On Thursday 23rd July 2015, Kenyans woke up to shocking news.
You see, there had been an overall buzz and excitement in the last few weeks over Obama coming “home” to Kenya for the first time since he became U.S. president. However, CNN’s headliner for the event was on a different tone: “Security Fears as Obama Heads to Terror Hotbed”.
Kenyans were simply OUTRAGED by the headline, and the #KOT (Kenyans On Twitter) mafia went to work. #SomeonetellCNN soon begun to trend in Kenya, and then worldwide. Kenyans were calling out CNN for what they felt was (and continues to be) biased, uninformed and negative reporting of Africa. They demanded a retraction of the “Terror Hotbed” remarks and an apology. Most of these tweets were quite funny, and I have compiled some of the best ones which will be shared over the next few posts.
Is it true that there have been terrorist attacks in Kenya over the last few years? Yes. Certainly. Many others all over the world too. However, Kenyans felt that the “Terror hotbed” tag was biased, unfair, sensational and alarmist reporting, and that it was completely uncalled for. To explain why this is the case, I’ll give an example of Kenya’s president going to the U.S. If it was reported in the manner this was reported, the headline would read, “Security Fears as Kenyatta heads to Gun Violence Hotbed” and then we slap a travel advisory against the U.S. on top of that and add the phrase “especially if you’re black”. These words are all based on the news that has been coming out of the U.S. recently, but would be an unfair way to portray the situation. It is blanketing an issue that is far more complex, just like the image below:
Furthermore, the Terror Hotbed tag implies that Kenya and Kenyans are somehow asking for it, like they are supporting the terror or like it is being perpetuated by Kenyans. This is akin to blaming the victim of a crime, and implying that it is clearly, entirely their fault that they have been attacked.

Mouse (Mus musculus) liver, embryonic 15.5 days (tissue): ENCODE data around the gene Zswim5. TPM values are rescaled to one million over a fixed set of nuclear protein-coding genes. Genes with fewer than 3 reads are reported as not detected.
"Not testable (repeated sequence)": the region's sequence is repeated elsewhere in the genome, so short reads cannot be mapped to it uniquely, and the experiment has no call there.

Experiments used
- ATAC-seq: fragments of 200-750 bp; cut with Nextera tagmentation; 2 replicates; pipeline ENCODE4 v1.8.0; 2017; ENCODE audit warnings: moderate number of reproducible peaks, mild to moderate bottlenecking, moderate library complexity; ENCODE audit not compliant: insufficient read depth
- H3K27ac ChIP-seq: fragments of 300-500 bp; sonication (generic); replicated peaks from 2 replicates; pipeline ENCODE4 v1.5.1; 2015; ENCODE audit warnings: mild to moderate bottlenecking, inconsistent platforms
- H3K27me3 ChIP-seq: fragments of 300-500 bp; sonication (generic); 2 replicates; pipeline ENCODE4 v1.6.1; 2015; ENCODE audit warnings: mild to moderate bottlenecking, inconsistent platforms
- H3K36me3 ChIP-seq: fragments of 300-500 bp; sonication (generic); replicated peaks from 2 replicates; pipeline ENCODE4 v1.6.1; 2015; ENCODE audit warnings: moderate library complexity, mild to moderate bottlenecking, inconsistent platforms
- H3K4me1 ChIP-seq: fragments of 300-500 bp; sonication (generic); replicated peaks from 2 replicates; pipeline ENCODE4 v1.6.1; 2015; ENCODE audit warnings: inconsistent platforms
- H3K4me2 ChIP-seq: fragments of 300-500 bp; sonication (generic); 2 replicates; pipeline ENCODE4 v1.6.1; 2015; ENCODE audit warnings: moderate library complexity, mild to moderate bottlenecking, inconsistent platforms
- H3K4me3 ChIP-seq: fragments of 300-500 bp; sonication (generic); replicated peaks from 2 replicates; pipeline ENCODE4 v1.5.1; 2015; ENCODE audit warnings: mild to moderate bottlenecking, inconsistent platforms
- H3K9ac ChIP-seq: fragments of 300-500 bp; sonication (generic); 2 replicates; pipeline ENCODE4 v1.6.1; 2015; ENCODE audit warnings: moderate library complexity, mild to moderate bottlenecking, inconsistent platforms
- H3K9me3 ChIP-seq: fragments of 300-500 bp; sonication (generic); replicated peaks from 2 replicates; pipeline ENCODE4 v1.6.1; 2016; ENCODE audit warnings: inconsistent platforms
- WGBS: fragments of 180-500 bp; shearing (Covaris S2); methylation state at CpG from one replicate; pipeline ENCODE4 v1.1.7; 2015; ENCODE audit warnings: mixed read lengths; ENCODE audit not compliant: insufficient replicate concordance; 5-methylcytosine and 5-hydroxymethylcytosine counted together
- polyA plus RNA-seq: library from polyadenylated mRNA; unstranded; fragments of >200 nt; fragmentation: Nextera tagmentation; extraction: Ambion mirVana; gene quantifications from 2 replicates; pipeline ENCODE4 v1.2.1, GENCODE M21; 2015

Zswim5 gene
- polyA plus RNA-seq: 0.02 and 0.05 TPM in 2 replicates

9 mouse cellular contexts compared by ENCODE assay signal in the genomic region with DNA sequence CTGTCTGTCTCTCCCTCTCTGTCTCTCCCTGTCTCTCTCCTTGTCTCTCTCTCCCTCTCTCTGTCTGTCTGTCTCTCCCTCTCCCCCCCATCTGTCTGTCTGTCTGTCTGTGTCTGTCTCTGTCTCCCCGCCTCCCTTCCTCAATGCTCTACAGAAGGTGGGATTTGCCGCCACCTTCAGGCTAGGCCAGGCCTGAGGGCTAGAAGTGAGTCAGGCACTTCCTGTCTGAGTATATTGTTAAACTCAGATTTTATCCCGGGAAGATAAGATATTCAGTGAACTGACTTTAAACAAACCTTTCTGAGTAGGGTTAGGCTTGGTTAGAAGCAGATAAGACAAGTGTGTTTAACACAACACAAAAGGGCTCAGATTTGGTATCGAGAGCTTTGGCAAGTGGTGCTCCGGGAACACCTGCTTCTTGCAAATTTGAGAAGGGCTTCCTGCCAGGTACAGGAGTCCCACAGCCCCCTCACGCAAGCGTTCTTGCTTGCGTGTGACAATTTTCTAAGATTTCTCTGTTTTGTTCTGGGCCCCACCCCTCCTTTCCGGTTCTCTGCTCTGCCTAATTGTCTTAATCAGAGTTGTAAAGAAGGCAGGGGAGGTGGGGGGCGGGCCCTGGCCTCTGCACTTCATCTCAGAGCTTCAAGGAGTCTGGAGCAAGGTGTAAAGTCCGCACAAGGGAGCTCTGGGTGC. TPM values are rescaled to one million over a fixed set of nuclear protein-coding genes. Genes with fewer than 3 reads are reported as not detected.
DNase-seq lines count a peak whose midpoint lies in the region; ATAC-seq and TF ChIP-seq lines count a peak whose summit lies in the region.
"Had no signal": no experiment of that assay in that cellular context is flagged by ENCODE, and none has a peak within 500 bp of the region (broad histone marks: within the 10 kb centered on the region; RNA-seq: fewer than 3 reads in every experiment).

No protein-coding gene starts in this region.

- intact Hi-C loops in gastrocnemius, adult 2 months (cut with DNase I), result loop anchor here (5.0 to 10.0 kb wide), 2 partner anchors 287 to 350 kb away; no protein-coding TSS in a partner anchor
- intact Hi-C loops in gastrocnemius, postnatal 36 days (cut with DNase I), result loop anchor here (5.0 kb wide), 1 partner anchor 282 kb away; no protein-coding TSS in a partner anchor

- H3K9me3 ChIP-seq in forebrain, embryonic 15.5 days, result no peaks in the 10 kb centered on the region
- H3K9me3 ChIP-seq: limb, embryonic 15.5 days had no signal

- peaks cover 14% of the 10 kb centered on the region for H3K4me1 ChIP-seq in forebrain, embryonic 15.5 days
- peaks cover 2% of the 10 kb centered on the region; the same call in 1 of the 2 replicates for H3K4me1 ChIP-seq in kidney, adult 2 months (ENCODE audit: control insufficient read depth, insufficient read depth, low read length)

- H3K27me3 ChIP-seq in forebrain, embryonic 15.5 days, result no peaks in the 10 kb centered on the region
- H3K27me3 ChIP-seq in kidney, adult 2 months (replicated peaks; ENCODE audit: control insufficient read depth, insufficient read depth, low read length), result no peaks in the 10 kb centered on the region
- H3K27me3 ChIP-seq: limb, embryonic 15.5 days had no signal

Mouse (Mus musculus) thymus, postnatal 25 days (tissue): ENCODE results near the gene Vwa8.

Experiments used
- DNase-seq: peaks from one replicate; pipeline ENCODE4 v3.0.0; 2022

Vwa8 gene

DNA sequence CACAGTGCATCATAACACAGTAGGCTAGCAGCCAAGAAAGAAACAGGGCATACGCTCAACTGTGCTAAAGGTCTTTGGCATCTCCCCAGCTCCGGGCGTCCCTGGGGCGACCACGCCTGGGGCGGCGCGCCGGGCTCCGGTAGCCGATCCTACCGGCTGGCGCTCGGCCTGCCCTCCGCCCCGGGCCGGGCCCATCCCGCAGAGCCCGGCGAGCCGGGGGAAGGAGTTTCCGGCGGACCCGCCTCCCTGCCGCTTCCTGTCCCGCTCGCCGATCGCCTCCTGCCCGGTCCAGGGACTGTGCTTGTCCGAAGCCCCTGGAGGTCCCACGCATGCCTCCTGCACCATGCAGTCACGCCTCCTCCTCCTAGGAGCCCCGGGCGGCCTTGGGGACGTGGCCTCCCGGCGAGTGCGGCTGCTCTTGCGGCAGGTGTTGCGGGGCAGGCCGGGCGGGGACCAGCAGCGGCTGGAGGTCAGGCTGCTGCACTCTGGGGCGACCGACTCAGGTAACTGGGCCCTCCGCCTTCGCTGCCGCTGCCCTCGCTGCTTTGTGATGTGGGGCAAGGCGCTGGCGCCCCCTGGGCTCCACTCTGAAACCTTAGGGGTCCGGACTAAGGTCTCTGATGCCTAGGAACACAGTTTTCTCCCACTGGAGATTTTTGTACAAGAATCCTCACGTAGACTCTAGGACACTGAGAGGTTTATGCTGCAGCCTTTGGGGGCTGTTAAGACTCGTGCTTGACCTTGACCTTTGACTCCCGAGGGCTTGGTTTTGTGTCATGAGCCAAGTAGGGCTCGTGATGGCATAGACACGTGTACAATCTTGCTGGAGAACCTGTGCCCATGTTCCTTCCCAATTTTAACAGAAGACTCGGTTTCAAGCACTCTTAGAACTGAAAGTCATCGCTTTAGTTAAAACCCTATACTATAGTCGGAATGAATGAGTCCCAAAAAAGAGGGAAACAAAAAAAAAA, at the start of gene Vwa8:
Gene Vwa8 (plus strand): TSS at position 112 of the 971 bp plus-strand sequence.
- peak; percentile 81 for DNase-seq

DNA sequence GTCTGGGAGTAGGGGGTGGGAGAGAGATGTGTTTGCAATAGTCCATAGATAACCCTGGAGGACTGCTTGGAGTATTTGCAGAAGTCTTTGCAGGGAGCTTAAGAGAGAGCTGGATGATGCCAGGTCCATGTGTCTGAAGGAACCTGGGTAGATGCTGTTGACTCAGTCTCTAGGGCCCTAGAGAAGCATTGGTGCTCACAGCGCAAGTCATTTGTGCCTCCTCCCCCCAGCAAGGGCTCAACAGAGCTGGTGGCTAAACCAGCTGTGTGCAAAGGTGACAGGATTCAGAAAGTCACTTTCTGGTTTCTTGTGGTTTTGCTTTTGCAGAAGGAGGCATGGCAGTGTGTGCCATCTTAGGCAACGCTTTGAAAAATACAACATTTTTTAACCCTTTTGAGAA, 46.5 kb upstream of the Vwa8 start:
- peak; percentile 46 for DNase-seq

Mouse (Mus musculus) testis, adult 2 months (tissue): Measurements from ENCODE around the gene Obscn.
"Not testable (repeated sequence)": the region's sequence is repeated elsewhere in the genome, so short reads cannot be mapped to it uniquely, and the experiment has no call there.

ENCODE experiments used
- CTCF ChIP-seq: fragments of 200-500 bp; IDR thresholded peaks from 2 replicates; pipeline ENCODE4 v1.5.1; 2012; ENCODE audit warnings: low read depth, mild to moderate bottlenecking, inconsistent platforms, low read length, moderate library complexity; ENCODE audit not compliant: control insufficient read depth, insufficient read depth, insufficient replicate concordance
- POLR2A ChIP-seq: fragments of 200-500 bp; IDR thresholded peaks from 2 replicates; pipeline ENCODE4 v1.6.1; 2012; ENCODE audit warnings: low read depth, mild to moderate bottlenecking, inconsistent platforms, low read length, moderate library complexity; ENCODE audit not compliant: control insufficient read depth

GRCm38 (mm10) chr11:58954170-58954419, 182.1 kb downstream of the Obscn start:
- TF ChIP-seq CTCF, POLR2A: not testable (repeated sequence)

The history of this wave of terrorism and attacks by Al-Shabaab is a bit of a long story, but the abridged version goes a little something like this:
In 1998, simultaneous attacks were carried out using truck bombs against the U.S. embassies in both Nairobi, Kenya and Dar-es-salaam, Tanzania. These attacks resulted in the deaths of hundreds of people in these two East African cities, and brought Al-Qaeda and Osama Bin Laden to the attention of the U.S. public for the first time. Although the attacks were carried out on East-African soil, but they were aimed directly at the U.S., and that is why they were at the embassies. Three years later, the September 11 terror attacks happened, and the U.S. begun its War on Terror. In the meantime, the Al-Qaeda affiliated insurgent group Al-Shabaab was on the rise in neighbouring Somalia, able to easily take root in that country because of the chaos that has characterized Somalia for decades. It soon became a problem for Kenya when it begun kidnapping foreign tourists and aid workers inside Kenya, resulting in a collaboration between the Somali military and Kenyan military. Kenya officially went to war with Al-Shabaab in 2011, which led to retaliatory attacks against Kenyan civilians. The worst of these were the attacks on the Westgate Mall in Nairobi in 2013 and the university in Garissa in 2015. Other than these, there have been some minor attacks using grenades and other small devices.